To be able to transfer money or value Peer to Peer (P2P) without any central authorization has been the dream of cypher punk since the 60s. However, the concept of decentralized digital money possessed a long unsolvable problem called The Byzantine Generals’ Problem. It questions the possibility of forming a consensus in a computer network.
In 2008, an unidentified person using the pseudonym Satoshi Nakamoto published a paper “Bitcoin: A Peer-to-Peer Electronic Cash System”. Satoshi proposed a distributed ledger system encrypted by cryptographic and run automatically by algorithm. All the nodes (the computer connected to the network) will always get an updated ledger of all transactions in the network. New multiple transactions will be pooled together as a ‘block’. The algorithm will verify the block using a consensus mechanism called Proof of Work. The confirmed block is added in a linear & chronological order to the chain. The technology of these chained blocks will create an auditable and transparent record of transactions which later is known as the blockchain.
Most of the cryptocurrency today uses the technology blockchain as their infrastructure. However, each blockchain has a different consensus. Consensus is the heart of decentralized blockchain because, without any central authority, the participants have to agree on rules on how to operate the blockchain. Throughout the years, people try to create better consensus algorithms.
The Byzantine Generals’ Problem
To understand the seriousness of consensus, we need to understand the Byzantine Generals’ Problem. Imagine a group of generals, commanding Byzantine armies, surrounds an enemy city and can only communicate by messenger. To conquer the city, the generals have to agree on a battle plan. However, one or more generals might be traitors and sabotage the message plan. How many traitorous generals can the army have to still be able function as one?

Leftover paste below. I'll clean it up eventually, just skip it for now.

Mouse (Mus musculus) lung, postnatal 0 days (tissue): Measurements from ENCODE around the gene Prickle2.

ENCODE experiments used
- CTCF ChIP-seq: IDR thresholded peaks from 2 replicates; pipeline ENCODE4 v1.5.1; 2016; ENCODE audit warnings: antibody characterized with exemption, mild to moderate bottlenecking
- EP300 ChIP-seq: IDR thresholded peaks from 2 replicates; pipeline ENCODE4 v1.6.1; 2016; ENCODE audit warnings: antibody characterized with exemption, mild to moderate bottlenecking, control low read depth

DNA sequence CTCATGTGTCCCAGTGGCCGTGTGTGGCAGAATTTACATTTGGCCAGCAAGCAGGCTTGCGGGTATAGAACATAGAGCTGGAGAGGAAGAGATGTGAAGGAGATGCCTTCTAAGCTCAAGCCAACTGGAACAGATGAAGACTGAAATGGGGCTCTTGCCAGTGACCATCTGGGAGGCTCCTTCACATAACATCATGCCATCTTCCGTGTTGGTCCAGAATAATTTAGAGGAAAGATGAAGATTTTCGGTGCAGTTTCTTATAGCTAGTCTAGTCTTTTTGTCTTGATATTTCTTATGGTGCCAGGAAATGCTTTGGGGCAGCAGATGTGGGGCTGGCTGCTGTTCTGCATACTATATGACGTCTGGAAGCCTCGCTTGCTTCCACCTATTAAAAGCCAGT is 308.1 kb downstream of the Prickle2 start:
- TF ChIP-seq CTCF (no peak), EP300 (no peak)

The analogy depicts the problem with digital currency where there is no central authority to be the custodian of assets and no central authority to verify assets and transactions. In distributed ledgers, the different nodes act like generals. How many transactions can be malicious without the system having to refuse a transaction?
Proof of Work
Proof of Work means participants (nodes) must proofread works (using participants’ computing power to verify & add transactions to the public ledger) in order to earn Bitcoin as rewards. In permission less blockchain, the nodes do not know each other (just like the generals). How can Bitcoin blockchain maintain a decentralized network if there are traitors?
In order to add new data entries (block) to the chain, nodes need to solve a hard computational challenge which consumes high computing power and processing time. There is a small chance any single node can generate the required proof-of-work without high cost of computing power. Thus, minimize the spamming attack. Every 10 minutes, a valid Proof-of-Work (PoW) is produced. If there are two blocks created at the same time, the one with the longest chain is accepted as valid. Proof of Work does not have any central authority, but systems assume that the honest nodes (the longest chain) control the majority of computing power.
However, there are several problems regarding PoW:
- Energy Consumption: Every year the mathematical problems continuously become more difficult to solve which require more amount of electricity.
- Centralization: PoW creates an unfair system because those who have powerful and expensive hardware devices will have greater chance of winning the mining rewards.
- 51% Attack: A group of people who hold more than 51% of the system's computing power can alter the blocks for their gains.
Proof of Stake
Proof of Stake created in 2012 to solve the PoW’s problem. If the PoW rewards the miners for solving computational problems, the validators of PoS earn the transaction fees when creating the next block based on how much they have ‘staked’. The validators are people who lock up (stake) particular coins of blockchain.
Validators are randomly chosen by the network to propose new blocks. The network also selects multiple validators to attest the proposed block. The chosen validators who proposed and attest the block will earn transaction fees. Validators who are offline or not making correct attestations will receive a penalty (slashing of their stake). If validators try to attack the network, they can lose their entire stake.
Earning transaction fees in PoS do not require fancy hardware and less energy consumption. Therefore, more ordinary people can be validators in PoS rather than in PoW which will allow a more decentralised network. PoS punishes nodes that do not follow the consensus mechanism which reduce the 51% attack possibility.